(I think I first wrote it in an Alpha Flight pitch that was so demented I suspect the Editor left the company rather than have to deal with it.)
Everyone else thinks they’re mad, but what they’re doing is absolutely vital. While I like it on Don Quioxte-esque tilting-at-windmills fashion, it’s also a way to side-step the constant problem in the MU. As in, if it’s so serious, why don’t the Avengers step in?
Generally speaking, we fight the battles we see. If you see a giant where others see a windmill, you should fight it.
Anyway – talking about silent panels? 5 is one that works. Everyone focuses on Billy and Teddy – and I love their intimacy here – but look at Kate, hanging back, holding herself, knowing she wants to be there and help, but also knowing she’s a bystander.
And we start our slow-fade out.
It’s a story that has taken the whole arc to realise two things. Firstly, they can’t solve the problem right now. Secondly, Billy needs to be a superhero. As much as we use very deliberate, stylistic pacing, this is anti-climax and attacks the standard parts of the genre. Built into the superhero story is the idea that all problems can be resolved by the end of the issue. But really? No. Sometimes it’s not that easy.
Linked to that is Billy’s acceptance of being a hero. Traditional pacing would have given him a splash-page for that sexy thrill. As fantastical as the suit is, this is really low-key. A page turn, a choice, a decision to be this.
Head over to Jamie’s blog to see him write about the design. As much as the moving starfield is the eye-catcher (as Jamie put it, if you’ve magicked a suit into existence, you may as well have a bit of bling) the cloak with hood is the element I most like. It’s showing Billy’s geek-ness. It’s cool, it’s more adult, but it’s still him.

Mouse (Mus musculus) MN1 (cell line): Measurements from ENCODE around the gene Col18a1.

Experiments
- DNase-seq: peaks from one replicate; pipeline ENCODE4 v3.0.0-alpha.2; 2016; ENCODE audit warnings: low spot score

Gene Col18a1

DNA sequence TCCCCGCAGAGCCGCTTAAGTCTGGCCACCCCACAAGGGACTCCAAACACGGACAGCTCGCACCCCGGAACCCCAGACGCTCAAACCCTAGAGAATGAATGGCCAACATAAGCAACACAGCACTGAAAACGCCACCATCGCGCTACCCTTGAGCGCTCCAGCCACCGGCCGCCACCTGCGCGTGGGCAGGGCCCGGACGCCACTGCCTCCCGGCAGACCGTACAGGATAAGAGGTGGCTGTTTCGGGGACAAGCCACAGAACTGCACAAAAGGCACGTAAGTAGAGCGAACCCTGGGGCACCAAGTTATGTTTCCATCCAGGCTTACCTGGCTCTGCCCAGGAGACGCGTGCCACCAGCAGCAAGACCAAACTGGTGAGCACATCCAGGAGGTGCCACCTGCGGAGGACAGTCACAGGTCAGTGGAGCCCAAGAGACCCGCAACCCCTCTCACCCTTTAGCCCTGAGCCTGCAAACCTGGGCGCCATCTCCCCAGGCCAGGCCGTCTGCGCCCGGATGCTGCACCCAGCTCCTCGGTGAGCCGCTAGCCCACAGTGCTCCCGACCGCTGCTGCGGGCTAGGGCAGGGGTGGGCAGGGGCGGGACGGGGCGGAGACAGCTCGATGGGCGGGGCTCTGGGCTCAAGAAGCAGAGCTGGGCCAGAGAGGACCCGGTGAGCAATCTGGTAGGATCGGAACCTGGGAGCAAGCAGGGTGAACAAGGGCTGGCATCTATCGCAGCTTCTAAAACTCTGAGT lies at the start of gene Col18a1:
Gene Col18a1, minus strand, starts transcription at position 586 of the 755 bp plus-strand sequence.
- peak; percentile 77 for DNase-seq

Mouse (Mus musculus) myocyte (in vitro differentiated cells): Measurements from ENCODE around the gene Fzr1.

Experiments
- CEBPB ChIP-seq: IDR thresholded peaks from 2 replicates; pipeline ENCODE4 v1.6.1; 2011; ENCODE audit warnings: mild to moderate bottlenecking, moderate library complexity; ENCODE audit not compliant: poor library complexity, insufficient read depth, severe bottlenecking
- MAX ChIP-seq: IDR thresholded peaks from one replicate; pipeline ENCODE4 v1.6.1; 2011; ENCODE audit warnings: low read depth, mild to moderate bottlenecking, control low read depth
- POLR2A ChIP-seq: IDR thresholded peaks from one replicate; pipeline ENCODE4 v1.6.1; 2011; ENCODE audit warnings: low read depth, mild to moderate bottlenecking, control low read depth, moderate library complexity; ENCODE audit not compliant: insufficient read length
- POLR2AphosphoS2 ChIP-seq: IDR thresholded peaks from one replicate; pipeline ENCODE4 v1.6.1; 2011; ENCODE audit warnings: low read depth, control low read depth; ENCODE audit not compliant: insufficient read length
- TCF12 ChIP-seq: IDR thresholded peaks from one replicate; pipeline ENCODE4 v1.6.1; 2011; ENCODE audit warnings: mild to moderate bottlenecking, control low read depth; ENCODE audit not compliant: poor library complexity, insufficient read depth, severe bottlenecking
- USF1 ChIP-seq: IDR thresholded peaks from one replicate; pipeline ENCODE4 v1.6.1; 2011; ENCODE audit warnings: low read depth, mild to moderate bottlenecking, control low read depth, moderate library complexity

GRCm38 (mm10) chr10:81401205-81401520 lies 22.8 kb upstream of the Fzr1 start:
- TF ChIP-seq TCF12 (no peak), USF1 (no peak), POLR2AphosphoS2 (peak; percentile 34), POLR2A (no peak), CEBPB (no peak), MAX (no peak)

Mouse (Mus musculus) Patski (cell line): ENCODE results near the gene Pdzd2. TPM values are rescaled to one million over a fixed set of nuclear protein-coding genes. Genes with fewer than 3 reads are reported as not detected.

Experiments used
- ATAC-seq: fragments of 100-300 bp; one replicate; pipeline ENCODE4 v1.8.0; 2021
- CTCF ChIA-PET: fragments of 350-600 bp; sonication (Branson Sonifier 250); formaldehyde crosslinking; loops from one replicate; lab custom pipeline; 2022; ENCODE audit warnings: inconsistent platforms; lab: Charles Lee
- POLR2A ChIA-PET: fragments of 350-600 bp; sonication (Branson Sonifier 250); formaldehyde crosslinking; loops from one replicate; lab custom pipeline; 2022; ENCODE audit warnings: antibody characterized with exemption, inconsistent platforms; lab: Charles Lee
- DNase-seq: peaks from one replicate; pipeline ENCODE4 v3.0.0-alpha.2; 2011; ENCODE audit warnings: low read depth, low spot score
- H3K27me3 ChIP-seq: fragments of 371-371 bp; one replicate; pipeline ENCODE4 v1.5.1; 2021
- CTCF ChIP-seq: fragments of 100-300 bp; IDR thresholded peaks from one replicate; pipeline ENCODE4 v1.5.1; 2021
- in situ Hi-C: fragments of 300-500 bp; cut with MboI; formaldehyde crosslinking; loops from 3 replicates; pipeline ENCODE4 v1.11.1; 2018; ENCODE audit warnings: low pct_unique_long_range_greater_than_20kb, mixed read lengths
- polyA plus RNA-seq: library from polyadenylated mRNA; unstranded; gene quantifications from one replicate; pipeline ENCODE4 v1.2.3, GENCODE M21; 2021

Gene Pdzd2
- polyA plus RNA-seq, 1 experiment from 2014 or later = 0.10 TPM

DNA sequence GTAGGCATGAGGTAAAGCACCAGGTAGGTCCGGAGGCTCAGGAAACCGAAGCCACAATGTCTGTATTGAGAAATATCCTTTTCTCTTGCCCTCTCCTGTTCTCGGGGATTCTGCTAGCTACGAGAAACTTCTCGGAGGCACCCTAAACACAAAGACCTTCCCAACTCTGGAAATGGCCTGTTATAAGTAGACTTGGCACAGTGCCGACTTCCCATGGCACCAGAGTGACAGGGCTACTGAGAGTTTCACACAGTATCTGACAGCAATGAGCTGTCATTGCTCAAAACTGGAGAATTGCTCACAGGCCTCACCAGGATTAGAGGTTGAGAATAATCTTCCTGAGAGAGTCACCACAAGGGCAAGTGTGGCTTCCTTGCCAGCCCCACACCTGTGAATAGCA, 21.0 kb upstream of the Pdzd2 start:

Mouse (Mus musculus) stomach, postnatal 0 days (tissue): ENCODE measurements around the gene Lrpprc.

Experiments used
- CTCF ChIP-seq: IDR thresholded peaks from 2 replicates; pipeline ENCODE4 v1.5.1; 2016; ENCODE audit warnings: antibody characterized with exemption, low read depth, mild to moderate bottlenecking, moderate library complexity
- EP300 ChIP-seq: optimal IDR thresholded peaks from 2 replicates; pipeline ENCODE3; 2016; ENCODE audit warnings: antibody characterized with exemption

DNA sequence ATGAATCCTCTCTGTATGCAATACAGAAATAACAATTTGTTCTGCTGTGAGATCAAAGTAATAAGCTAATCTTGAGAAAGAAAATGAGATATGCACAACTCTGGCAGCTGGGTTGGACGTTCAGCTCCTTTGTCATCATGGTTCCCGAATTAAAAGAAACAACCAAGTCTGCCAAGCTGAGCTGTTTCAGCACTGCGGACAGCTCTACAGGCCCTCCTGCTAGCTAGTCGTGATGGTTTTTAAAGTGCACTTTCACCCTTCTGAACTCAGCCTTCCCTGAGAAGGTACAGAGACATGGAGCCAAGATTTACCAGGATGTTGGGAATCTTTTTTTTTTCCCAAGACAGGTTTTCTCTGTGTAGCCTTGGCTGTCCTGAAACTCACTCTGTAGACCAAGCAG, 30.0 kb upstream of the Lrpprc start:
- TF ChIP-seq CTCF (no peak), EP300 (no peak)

(I oddly found myself thinking about those old Dragonlance pulp-fantasy novels with Caramon and Raistlin. Billy as Raistlin and Teddy as Caramon made odd sense. Except that would be incestuous, obv.)
The final panel I asked to evoke the sadness and romance of ET. The bike across the moon shot in context is a heart-in-throat wonder, but it always looked incredible sad to me when shown out of context.
The quotation marks around the title is a very me move, which I probably picked up from Bowie’s “Heroes”. Using the device to highlight the choice of words and explicitly asking people to consider what they mean is something I love doing, as it’s normally what my stories are doing. There’s a string of small-press British comics I did back in the day for themed anthologies, and inevitably my story would be the title of the anthology in quotation marks. “Zombies”, “Robots” and so on.
What’s the art of saving the world? I’d say we suggest many answers, but I’d argue “living” would be the foremost.
I imagine we fade out with Amy aka Spent Gladiator 1 by the Mountain Goats, the opening track of the YA soundtrack.